A friend reminded me of Sweden in the old days this morning. Which lead me to Astrid Lindgren. I finished my cup and started to re-read her biography. I believe there is no better book to consume in summer sun than Ronia, the Robber’s Daughter and also Walden.
Walden; or, Life in the Woods by Henry David Thoreau was one of the books that Astrid Lindgren read over and over again. She kept it on the bookshelf above her bed in Stockholm until the day she died. Walden is a reflection upon simple living in nature. The book is a personal declaration of independence, a social experiment, also a voyage of spiritual discovery. Thoreau documents his experiences over two years, two months, and two days in a cabin he built near Walden Pond amidst woodland owned by his friend and mentor Ralph Waldo Emerson, near Concord, Massachusetts. “Sometimes I get an urge like that,” writes forty-year-old Astrid Lindgren in her diary, “To become a philosopher, renounce all the trivialities of life and “want but little.” Live a bit of the forest life, possibly, at Walden. I might just manage it, if I get the chance.”
Astrid grew up on an old farm in Sweden. In her memoir of childhood, Samuel August from Sevedsthorpe and Hanna from Hult, Astrid Lindgren conveys a strong sense of being an integral part of her small and particular corner of the world – and especially of the landscape that surrounded her: “It was a landscape that enfolded my days and filled them in an intense way that’s hard for an adult to believe. .. Stones and trees were close to us, almost like living creatures, and it was nature that protected and fed our playtime and dreams. On the grounds around us we enacted everything that our minds could imagine; all fairy tales, all adventures that we invented or read or heard about took place nowhere else but there; yes, even our songs and prayers had their given place in the landscape that surrounded us.”
Brigitta Steene writes that Astrid Lindgren was never a cosmopolitan, that she remained “forever the spunky girl from the stony farm area of Småland”. Steene is convinced that it was this sparsely populated world of small farms that shaped Astrid Lindgren into a being of self-confidence and feisty common sense. Her literary offspring are girls like Pippi Longstocking and Ronia, the Robber’s Daughter. They are two strong, basically self-sufficient girls, almost anarchic in their independent spirit and craving of freedom.”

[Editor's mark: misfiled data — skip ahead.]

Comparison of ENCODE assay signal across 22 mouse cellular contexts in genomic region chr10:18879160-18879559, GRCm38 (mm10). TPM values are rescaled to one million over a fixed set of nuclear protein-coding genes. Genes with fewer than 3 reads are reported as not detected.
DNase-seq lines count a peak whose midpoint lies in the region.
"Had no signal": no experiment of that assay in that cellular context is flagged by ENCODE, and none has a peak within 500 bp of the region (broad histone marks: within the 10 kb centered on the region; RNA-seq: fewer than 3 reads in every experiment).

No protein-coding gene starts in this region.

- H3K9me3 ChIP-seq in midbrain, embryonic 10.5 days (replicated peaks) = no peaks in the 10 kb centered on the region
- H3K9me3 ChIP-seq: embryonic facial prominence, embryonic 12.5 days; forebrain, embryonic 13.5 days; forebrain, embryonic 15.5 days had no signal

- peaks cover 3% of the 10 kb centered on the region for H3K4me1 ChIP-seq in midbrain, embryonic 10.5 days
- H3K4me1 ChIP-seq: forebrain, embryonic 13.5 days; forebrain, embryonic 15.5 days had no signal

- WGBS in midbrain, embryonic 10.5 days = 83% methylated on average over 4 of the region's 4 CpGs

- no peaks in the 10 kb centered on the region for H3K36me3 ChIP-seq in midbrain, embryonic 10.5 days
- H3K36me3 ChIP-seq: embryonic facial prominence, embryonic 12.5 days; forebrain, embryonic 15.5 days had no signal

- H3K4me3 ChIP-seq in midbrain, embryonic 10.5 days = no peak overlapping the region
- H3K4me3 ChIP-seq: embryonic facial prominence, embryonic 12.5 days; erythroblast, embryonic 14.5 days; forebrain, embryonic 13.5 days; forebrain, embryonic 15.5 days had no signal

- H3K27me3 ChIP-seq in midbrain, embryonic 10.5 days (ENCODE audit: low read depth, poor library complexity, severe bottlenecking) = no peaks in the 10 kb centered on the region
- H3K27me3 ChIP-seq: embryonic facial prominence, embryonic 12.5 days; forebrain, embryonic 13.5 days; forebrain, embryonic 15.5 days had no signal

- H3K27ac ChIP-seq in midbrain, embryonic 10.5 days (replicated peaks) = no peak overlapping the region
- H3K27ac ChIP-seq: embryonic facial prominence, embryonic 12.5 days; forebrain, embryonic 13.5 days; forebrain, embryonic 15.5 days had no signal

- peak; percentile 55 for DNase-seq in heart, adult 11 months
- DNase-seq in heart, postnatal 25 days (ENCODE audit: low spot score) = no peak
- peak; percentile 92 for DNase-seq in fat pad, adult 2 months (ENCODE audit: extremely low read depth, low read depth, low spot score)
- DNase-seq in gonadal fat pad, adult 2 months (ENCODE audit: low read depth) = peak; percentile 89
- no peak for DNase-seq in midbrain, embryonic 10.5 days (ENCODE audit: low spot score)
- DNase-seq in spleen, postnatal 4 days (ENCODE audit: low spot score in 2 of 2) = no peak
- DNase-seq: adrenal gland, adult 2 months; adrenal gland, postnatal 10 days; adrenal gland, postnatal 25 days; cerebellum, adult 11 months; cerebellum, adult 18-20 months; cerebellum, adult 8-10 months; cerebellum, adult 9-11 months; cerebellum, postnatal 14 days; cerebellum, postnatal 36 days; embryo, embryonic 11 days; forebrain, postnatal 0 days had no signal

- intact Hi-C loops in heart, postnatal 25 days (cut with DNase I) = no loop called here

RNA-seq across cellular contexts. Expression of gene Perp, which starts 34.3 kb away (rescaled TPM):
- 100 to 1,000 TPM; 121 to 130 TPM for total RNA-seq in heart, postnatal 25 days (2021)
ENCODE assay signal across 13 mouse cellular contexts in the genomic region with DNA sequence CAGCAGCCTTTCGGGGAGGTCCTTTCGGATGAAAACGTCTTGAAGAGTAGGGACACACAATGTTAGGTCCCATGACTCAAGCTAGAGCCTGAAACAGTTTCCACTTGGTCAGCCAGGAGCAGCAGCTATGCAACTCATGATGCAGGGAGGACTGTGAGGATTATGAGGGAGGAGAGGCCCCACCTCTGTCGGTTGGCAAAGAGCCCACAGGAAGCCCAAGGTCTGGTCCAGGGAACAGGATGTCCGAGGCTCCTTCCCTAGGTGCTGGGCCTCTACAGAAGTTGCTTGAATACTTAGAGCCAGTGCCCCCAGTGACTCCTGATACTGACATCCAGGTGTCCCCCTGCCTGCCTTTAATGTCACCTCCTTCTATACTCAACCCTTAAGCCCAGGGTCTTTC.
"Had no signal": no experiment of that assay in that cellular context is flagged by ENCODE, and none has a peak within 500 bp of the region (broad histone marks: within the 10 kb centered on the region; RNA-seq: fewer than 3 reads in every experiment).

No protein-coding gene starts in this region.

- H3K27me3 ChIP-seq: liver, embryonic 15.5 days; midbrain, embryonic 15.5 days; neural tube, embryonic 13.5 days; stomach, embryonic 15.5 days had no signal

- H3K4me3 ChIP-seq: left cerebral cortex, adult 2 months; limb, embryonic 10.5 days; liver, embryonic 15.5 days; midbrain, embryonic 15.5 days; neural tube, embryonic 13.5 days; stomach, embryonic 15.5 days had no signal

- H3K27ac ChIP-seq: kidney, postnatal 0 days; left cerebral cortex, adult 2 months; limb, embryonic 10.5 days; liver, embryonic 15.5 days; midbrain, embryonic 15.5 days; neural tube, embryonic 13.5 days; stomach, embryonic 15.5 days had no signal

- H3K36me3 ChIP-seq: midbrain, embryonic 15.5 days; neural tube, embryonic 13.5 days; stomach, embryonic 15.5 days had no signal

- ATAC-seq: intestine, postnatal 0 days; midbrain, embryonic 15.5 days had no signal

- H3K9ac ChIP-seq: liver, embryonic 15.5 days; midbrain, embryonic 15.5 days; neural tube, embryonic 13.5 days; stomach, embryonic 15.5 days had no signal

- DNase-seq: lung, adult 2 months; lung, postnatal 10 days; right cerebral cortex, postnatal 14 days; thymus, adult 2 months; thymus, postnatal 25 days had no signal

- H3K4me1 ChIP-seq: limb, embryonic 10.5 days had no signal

Since the grown-up Astrid lived in Stockholm she was not able to enjoy nature all the time, but she could travel there in her imagination. That’s how the story about Ronia began – with a longing for the forest. Ronia, the Robber’s Daughter, published in 1981, was the last novel that Astrid Lindgren wrote, at the age of 72. After that she only produced picture books. The central theme of Ronia, the Robber’s Daughter – man’s relationship with nature – came to be the last great passion in her life: the fight for the welfare of domestic animals and the preservation of the open landscape in Sweden. The animal protection campaign spanned ten years in the eighties and nineties, and Astrid Lindgren became an important voice in the green debate.
Ronia, the Robber’s Daughter is a story about a clan of robbers living in a castle in the woodlands in medieval Scandinavia. Ronia is the only daughter of the leader Matt. A lightning strike splits the castle in two and a rival robber group moves to the other side. The leader of the rivals has a son named Birk and soon Ronia and Birk become close friends, despite the anger of their parents who had become enemies to each other. One summer both kids ran away to to the woods to live in a cave. The most adventurous and beautiful months await.
“I’m drinking in the summer like the wild bee sucking up honey.”Ronia, the Robber’s Daughter
“I’m drinking in the summer like the wild bee sucking up honey,” says Ronia to Birk. “I’m gathering it together in a big lump of summer, to live on when…when it’s not summer any more. Do you know what there is in it?” And she told Birk, “It’s a whole batch of sunrises, and blueberry bushes covered with berries, and the freckles you have on your arms, and moonlight over the river in the evening, and starry skies, and the woods in the noonday heat when the sun is shining on the fir trees, and the small rain in the evening, and squirrels and foxes and hares and elk and all the wild horses we know, and when we swim and when we ride in the woods – well, it’s a whole batch of everything that is summer!”
In 1984 a movie was made. It reached Latvia five years later. In my diary, I’ve written about January 23, 1991, when I and my mum went to a cinema to see Ronia, the Robber’s Daughter. “We watched it for almost two hours,” I’ve written, “it was beautiful.”
Borrow Jens Andersen’s “Astrid Lindgren: The Woman Behind Pippi Longstocking” from the Sea Library.